Portuguese internet server providers currently have a voluntary agreement with anti-piracy groups and began blocking hundreds of websites which allegedly host links to copyrighted content. This allows copyright holders to easily add new pirate sites to the blocklist without requiring any jurisdiction from a court. More specifically, websites should contain a minimum of 500 links to infringing material to be flagged. Of course, ISPs prefer this scheme because it doesn’t cost them any money to become involved in expensive legal proceedings on behalf of their customers. However, blocklists have a propensity to wrongfully include certain websites with legitimate content.
For example, according to TorrentFreak, US indie developer, Carbon Games has for some bizarre reason been added to the blocklist. The issue was first reported by Revolução dos Bytes, and confirmed various ISPs including NOS, MEO and Vodafone had restricted access. This is quite an embarrassing turn of events, and showcases the pitfalls of content flagging via blacklists. I’m not entirely sure how Carbon Games’ website fell prey to the algorithm as it’s only meant to apply to websites with loads of illegitimate referrals.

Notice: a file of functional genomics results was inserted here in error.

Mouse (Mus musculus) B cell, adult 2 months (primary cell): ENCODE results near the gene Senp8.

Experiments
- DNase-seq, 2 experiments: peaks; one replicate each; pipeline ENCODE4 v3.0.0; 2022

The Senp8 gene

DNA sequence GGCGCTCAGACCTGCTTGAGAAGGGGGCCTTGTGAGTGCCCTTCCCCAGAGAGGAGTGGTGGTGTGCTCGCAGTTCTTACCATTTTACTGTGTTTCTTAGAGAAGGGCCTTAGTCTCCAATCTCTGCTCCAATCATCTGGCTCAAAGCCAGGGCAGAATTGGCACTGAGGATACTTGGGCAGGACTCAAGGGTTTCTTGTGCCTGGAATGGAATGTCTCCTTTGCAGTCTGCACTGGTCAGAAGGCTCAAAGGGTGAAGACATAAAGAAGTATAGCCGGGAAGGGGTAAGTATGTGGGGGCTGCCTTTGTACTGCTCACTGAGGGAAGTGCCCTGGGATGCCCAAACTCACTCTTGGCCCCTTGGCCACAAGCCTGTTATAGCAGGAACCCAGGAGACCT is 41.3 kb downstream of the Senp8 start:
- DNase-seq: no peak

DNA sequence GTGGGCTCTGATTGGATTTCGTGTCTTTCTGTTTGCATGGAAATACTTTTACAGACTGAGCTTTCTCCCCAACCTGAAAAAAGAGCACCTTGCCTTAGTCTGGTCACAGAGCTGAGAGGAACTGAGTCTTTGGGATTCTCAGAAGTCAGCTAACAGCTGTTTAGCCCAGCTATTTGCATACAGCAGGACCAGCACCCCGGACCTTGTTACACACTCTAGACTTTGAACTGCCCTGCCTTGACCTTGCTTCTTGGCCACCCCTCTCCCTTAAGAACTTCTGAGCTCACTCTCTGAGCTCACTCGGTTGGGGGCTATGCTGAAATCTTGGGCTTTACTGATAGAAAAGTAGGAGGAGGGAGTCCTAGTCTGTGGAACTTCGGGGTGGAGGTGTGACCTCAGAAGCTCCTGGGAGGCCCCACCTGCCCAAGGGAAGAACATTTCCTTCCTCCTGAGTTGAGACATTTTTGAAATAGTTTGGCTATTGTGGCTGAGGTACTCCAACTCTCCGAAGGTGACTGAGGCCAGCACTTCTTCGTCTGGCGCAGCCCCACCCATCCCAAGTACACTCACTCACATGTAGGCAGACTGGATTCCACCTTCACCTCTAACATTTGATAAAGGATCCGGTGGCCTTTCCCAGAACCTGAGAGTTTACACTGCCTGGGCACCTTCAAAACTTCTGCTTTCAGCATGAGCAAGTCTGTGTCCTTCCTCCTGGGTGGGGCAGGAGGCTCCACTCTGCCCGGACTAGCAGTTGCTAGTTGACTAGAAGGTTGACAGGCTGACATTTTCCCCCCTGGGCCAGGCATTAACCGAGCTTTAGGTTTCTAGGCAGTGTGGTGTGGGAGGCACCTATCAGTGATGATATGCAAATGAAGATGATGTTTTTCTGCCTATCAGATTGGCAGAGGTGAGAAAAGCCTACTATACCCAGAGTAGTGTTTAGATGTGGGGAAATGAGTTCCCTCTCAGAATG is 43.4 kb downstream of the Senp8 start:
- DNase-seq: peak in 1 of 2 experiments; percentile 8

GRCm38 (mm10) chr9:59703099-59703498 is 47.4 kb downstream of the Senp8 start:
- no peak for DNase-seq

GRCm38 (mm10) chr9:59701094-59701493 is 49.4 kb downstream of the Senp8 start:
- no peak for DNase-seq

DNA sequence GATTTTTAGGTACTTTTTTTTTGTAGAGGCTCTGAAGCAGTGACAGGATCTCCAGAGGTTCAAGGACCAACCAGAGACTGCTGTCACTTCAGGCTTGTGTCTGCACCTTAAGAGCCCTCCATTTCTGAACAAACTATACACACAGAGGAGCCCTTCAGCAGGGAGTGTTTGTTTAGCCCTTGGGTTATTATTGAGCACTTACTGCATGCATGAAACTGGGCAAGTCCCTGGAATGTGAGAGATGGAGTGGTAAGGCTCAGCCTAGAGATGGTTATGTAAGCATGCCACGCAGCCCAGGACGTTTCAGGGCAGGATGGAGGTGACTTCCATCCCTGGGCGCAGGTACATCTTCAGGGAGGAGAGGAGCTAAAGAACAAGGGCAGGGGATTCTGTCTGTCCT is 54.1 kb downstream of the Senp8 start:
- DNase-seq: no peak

Thankfully, the block is easily circumvented by accessing the website using a non-www address. Additionally, users can change their DNS to something that doesn’t rely on their ISP, such Google DNS or OpenDNS. Once again, this illustrates how pointless many blocklists are, because they can be expensive to implement and take seconds to circumvent. Perhaps, a more sensible approach would be to keep the internet’s open ideology and stop profit organizations from seeking control. In almost every circumstance, anti-piracy measures appear to make the situation worse for rightholders, or legitimate customers. I can’t see this changing anytime soon though, and if anything, anti-piracy groups are becoming more aggressive and a threat to the internet’s open roots.
I’d love to hear if you’ve experienced any problems accessing legitimate websites.